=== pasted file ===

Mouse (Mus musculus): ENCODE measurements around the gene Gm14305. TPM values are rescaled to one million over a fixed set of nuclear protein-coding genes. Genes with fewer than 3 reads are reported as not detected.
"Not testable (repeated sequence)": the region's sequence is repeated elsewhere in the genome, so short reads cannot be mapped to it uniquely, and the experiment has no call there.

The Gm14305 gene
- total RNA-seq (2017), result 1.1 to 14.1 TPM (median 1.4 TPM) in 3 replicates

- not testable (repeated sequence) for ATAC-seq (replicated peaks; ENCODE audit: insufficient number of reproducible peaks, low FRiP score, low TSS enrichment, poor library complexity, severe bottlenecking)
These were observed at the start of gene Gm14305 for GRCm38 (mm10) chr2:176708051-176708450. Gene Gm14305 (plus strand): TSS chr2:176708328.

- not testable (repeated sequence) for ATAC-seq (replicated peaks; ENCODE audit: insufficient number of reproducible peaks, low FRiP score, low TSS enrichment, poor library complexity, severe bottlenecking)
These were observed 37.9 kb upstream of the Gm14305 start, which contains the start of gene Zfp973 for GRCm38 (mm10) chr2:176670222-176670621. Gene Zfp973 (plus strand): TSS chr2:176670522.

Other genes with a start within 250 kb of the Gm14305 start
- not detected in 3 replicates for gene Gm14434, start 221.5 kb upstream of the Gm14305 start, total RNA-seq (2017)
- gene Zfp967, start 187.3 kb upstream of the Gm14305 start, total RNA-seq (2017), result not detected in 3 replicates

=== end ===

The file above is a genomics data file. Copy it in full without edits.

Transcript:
Mouse (Mus musculus): ENCODE measurements around the gene Gm14305. TPM values are rescaled to one million over a fixed set of nuclear protein-coding genes. Genes with fewer than 3 reads are reported as not detected.
"Not testable (repeated sequence)": the region's sequence is repeated elsewhere in the genome, so short reads cannot be mapped to it uniquely, and the experiment has no call there.

The Gm14305 gene
- total RNA-seq (2017), result 1.1 to 14.1 TPM (median 1.4 TPM) in 3 replicates

- not testable (repeated sequence) for ATAC-seq (replicated peaks; ENCODE audit: insufficient number of reproducible peaks, low FRiP score, low TSS enrichment, poor library complexity, severe bottlenecking)
These were observed at the start of gene Gm14305 for GRCm38 (mm10) chr2:176708051-176708450. Gene Gm14305 (plus strand): TSS chr2:176708328.

- not testable (repeated sequence) for ATAC-seq (replicated peaks; ENCODE audit: insufficient number of reproducible peaks, low FRiP score, low TSS enrichment, poor library complexity, severe bottlenecking)
These were observed 37.9 kb upstream of the Gm14305 start, which contains the start of gene Zfp973 for GRCm38 (mm10) chr2:176670222-176670621. Gene Zfp973 (plus strand): TSS chr2:176670522.

Other genes with a start within 250 kb of the Gm14305 start
- not detected in 3 replicates for gene Gm14434, start 221.5 kb upstream of the Gm14305 start, total RNA-seq (2017)
- gene Zfp967, start 187.3 kb upstream of the Gm14305 start, total RNA-seq (2017), result not detected in 3 replicates